An international group of researchers created computer simulations to study the outbreak of influenza epidemic with a view to contain it. They studied as to what strategy they should follow to control the potential epidemic and what the people should do to decrease the transmission of the disease, if it spreads to a city of the size of Chicago, Ill.
The new results, based on three different computer simulation models, are described in a paper published in the Proceedings of the National Academy of Sciences by scientists involved in the Models of Infectious Disease Agent Study (MIDAS). MIDAS is a collaboration of research and informatics groups supported by the National Institutes of Health (NIH) to develop computational models to examine interactions between infectious agents and their hosts, disease spread, prediction systems, and response strategies.
The global epidemic of avian influenza in bird populations, as well as the risk of a virulent form of the bird flu virus being transferred to humans, has made influenza pandemic preparedness a top public health priority in the United States, Europe, and other countries. The great influenza pandemic of 1918 resulted in 40 to 50 million deaths worldwide. If a pandemic were to occur today, it could cause widespread social and economic disruptions.
In the paper, "Modeling Targeted Layered Containment of an Influenza Pandemic in the USA," members of the MIDAS Working Group on Modeling Pandemic Influenza concluded that a timely implementation of targeted household antiviral prevention measures and a reduction in contact between individuals could substantially lower the spread of the disease until a vaccine was available.
The groups coordinated efforts to each create individual-based, computer simulation models to examine the impact of the same set of intervention strategies used during a pandemic outbreak in a population similar in size to Chicago, which has about 8.6 million residents. Intervention methods used were antiviral treatment and household isolation of identified cases, disease prevention strategies and quarantine of household contacts, school closings, and reducing workplace and community contacts. Although using the same population, each model had its own representation of the combinations of intervention. All of the simulations suggest that the combination of providing preemptive household antiviral treatments and minimizing contact could play a major role in reducing the spread of illness, with timely initiation and school closure serving as important factors.
"VBI's computer simulation models are built on our detailed estimates for social contacts in an urban environment," said VBI Professor and NDSSL Deputy Director Stephen Eubank, who lead the VBI team in the working group. "They provide a realistic picture of how social mixing patterns change under non-pharmaceutical interventions such as closing schools or workplaces. For example, when schools close, young students require a caregiver's attention. That can disrupt social mixing patterns at work if a working parent stays home or make closing schools pointless if the children are placed in large day-care settings. We can use our model to suggest the best mix of intervention strategies in a variety of scenarios, taking factors like these into account."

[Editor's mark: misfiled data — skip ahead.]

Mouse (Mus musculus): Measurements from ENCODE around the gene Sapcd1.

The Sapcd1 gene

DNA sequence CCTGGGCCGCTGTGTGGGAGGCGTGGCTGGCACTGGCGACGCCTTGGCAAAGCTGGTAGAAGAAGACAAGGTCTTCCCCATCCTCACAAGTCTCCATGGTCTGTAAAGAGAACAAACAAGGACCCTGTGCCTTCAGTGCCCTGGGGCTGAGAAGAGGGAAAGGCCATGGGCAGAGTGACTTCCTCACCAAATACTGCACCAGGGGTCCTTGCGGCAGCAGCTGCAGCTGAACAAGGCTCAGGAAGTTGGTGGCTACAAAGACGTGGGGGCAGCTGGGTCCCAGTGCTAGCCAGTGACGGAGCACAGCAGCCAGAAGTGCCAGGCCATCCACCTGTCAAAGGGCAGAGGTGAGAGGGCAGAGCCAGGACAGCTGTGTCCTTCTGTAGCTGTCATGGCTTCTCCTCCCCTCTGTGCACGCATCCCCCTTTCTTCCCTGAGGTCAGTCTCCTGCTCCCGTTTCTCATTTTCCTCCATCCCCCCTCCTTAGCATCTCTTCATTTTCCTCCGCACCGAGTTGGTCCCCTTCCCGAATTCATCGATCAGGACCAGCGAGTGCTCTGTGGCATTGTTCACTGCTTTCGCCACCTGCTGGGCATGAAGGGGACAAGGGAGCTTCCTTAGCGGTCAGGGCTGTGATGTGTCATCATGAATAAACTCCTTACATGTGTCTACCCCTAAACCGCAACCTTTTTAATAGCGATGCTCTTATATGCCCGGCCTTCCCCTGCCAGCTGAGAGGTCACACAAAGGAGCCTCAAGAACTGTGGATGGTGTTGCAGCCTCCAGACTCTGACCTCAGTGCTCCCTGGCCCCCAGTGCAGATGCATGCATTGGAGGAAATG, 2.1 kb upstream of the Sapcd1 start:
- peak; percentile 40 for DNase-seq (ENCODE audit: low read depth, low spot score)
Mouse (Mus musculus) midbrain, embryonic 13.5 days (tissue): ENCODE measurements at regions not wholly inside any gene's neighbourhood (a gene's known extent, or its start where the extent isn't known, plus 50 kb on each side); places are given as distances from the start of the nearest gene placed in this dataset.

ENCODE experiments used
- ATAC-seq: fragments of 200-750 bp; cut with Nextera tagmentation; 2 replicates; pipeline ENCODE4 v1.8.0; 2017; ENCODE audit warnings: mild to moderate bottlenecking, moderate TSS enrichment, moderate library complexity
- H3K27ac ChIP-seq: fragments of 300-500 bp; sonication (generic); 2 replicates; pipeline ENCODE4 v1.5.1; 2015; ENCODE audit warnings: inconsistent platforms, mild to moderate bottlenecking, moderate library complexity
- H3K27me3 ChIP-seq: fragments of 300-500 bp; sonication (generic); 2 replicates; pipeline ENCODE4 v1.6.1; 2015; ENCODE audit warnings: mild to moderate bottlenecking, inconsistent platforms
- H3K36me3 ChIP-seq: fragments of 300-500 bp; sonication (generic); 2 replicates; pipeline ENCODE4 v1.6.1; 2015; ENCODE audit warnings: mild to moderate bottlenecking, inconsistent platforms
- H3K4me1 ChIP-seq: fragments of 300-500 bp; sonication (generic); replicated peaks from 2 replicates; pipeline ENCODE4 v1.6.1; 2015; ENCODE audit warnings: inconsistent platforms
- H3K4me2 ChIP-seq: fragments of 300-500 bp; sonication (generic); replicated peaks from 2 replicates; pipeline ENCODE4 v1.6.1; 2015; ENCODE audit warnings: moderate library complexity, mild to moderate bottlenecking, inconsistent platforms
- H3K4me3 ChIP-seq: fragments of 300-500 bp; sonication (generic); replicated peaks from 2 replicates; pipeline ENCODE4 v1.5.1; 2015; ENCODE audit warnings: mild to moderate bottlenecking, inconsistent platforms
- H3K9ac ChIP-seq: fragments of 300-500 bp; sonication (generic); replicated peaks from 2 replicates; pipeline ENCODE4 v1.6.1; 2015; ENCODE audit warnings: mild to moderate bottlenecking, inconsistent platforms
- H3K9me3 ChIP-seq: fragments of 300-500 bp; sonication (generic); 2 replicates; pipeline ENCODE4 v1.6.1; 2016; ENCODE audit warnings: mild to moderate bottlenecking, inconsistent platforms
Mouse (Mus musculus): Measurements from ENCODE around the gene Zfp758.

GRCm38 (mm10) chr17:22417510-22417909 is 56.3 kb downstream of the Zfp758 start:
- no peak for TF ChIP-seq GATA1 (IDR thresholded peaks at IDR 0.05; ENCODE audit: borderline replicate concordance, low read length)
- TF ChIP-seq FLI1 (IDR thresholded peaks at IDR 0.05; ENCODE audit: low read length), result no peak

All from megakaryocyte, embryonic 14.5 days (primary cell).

Bruno Sobral, Executive and Scientific Director of VBI, remarked: "Transdisciplinary science, which is the foundation of the way we do research at VBI, requires a special type of collaborative framework at the very outset of a project. The highly detailed social-network models that underpin this international research project arise from transdisciplinary science that removes disciplinary boundaries and promotes innovation. The impact of this approach to science is highlighted by the success of this research undertaking which benefits from a very clear interface between diverse experts in high-performance computing, disease modeling and public health practice."
While the three different models used in the study show that timely intervention significantly impedes the spread of influenza through a population, the authors caution against over-interpretation of the modeling results. The researchers emphasize that the models are tools that provide guidance rather than being fully predictive. In the case of a future outbreak of pandemic influenza, capabilities such as real-time surveillance and other analyses will hopefully be available for the public health community and policy makers.
"These models, which are built from the best available data and with the best tools, contribute greatly to our understanding of how a pandemic could spread and what measures might protect the public's health," said Jeremy M. Berg, Ph.D., director of NIH's National Institute of General Medical Sciences, which supports the MIDAS program. "But they are not our only resource—field work and experimental studies remain critical and will enhance the quality and reliability of these and other models.